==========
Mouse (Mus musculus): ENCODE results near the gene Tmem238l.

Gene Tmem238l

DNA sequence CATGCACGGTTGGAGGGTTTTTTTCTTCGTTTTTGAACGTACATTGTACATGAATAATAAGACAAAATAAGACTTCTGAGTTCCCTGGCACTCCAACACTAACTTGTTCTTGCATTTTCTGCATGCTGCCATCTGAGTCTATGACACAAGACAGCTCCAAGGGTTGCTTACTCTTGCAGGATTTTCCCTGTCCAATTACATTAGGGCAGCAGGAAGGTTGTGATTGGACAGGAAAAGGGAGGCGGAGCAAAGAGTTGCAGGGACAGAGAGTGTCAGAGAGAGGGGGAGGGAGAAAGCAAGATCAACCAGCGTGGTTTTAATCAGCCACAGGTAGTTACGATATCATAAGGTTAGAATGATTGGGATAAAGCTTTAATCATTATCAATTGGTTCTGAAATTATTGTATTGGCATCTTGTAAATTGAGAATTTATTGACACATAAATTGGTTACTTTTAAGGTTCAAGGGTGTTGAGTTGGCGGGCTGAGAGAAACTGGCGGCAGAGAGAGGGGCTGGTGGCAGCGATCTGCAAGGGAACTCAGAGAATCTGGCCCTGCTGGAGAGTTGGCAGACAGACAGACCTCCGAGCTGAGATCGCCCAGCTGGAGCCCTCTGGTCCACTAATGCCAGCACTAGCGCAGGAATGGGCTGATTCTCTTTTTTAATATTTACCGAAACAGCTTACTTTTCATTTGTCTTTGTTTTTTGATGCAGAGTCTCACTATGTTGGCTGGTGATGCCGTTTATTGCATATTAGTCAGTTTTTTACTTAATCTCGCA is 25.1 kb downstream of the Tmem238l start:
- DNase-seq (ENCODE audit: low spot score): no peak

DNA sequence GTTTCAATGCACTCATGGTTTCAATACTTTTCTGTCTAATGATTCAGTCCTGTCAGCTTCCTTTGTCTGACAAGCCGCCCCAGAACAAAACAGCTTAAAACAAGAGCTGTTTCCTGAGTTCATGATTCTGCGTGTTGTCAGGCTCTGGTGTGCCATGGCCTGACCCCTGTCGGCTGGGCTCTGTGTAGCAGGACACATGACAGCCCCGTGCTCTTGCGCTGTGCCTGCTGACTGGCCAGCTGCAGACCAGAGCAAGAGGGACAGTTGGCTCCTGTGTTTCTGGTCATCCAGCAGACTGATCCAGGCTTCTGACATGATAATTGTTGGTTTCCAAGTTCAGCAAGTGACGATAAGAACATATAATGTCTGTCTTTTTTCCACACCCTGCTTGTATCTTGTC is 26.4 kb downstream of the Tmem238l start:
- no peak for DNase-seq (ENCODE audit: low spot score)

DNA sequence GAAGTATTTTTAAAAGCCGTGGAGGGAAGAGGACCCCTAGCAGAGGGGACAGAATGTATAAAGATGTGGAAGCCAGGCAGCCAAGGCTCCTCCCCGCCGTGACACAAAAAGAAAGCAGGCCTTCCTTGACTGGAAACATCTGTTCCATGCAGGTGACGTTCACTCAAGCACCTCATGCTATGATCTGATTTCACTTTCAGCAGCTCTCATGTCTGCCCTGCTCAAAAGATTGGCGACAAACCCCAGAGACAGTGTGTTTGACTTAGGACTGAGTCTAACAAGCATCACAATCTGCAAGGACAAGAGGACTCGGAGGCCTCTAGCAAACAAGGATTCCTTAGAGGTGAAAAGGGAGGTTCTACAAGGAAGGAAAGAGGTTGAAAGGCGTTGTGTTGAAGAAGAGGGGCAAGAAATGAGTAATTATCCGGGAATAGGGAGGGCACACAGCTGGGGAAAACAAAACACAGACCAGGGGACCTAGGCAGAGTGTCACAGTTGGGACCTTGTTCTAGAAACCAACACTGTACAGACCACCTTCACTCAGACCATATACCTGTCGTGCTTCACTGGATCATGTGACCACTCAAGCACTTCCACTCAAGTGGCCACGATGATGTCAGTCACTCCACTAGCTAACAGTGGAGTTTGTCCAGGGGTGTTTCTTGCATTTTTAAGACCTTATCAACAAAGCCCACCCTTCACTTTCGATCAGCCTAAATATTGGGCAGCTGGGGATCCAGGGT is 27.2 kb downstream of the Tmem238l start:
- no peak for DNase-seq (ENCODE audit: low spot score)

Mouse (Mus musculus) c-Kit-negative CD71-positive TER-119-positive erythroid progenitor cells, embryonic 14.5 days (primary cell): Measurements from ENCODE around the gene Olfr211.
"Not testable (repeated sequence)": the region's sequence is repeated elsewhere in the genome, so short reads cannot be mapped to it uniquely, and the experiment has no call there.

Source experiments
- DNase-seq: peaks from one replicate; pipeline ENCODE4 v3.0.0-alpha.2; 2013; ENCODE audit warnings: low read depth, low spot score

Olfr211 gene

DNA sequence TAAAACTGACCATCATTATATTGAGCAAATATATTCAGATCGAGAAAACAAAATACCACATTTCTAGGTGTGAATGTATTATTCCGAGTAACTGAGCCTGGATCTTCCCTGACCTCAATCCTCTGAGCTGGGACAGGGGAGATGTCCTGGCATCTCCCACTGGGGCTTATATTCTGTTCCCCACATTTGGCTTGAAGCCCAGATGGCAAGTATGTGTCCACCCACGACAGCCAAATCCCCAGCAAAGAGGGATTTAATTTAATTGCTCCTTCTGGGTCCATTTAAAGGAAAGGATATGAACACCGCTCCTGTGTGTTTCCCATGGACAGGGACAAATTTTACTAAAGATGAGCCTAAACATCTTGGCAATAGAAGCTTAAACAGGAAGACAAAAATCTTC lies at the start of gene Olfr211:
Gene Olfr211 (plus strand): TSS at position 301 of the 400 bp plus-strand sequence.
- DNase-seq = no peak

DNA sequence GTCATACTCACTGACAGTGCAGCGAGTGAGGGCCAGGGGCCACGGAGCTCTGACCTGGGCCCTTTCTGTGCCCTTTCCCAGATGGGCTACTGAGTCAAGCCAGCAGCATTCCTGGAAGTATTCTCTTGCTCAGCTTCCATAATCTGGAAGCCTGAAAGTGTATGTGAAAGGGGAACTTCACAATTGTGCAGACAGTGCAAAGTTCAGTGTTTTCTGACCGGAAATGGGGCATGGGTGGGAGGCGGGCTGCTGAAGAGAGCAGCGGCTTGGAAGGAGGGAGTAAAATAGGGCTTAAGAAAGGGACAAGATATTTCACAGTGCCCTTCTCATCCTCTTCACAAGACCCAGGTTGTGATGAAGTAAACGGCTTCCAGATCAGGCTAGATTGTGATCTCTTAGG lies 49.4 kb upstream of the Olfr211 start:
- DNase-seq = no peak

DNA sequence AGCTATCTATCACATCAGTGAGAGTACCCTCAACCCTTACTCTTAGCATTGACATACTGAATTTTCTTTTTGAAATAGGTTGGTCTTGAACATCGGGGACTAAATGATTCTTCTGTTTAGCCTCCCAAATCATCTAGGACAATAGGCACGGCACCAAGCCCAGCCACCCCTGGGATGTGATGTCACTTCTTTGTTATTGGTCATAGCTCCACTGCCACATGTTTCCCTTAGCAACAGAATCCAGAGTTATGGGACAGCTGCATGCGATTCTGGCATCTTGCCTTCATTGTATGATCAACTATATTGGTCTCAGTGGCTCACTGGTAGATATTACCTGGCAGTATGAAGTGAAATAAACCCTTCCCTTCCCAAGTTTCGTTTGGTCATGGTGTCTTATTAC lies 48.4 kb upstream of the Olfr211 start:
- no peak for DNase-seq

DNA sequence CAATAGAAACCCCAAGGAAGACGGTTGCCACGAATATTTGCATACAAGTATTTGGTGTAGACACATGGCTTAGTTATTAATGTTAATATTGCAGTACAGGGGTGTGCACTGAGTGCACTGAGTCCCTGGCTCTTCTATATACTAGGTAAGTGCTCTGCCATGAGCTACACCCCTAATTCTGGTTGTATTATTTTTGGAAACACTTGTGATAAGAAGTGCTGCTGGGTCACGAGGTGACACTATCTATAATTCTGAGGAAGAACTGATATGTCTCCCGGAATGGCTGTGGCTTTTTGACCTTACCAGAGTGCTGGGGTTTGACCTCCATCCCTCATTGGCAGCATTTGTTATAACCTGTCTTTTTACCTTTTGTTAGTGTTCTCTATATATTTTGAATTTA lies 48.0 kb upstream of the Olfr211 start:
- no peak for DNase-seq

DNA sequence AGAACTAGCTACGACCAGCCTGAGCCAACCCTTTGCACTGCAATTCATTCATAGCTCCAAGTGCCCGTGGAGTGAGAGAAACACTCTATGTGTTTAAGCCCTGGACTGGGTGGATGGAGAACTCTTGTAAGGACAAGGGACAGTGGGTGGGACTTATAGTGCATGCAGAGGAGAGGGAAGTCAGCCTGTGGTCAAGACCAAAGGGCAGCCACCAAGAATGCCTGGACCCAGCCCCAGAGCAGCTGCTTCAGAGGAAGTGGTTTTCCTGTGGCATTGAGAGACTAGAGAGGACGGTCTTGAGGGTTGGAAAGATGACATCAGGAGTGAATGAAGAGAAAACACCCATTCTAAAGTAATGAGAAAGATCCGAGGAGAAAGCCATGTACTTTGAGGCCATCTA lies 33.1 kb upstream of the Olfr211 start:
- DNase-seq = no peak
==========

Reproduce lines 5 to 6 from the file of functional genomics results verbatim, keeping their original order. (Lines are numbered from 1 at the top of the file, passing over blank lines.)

DNA sequence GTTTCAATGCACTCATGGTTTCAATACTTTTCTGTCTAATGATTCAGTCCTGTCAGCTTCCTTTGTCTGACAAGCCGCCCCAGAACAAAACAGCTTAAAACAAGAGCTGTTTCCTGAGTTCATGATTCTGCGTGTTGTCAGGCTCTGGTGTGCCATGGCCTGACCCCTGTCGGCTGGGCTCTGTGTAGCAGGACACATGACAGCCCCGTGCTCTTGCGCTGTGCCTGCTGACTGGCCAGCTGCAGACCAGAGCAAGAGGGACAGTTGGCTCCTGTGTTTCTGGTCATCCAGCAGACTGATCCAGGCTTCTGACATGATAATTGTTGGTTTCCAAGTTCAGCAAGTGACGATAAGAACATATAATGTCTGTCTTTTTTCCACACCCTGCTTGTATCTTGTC is 26.4 kb downstream of the Tmem238l start:
- no peak for DNase-seq (ENCODE audit: low spot score)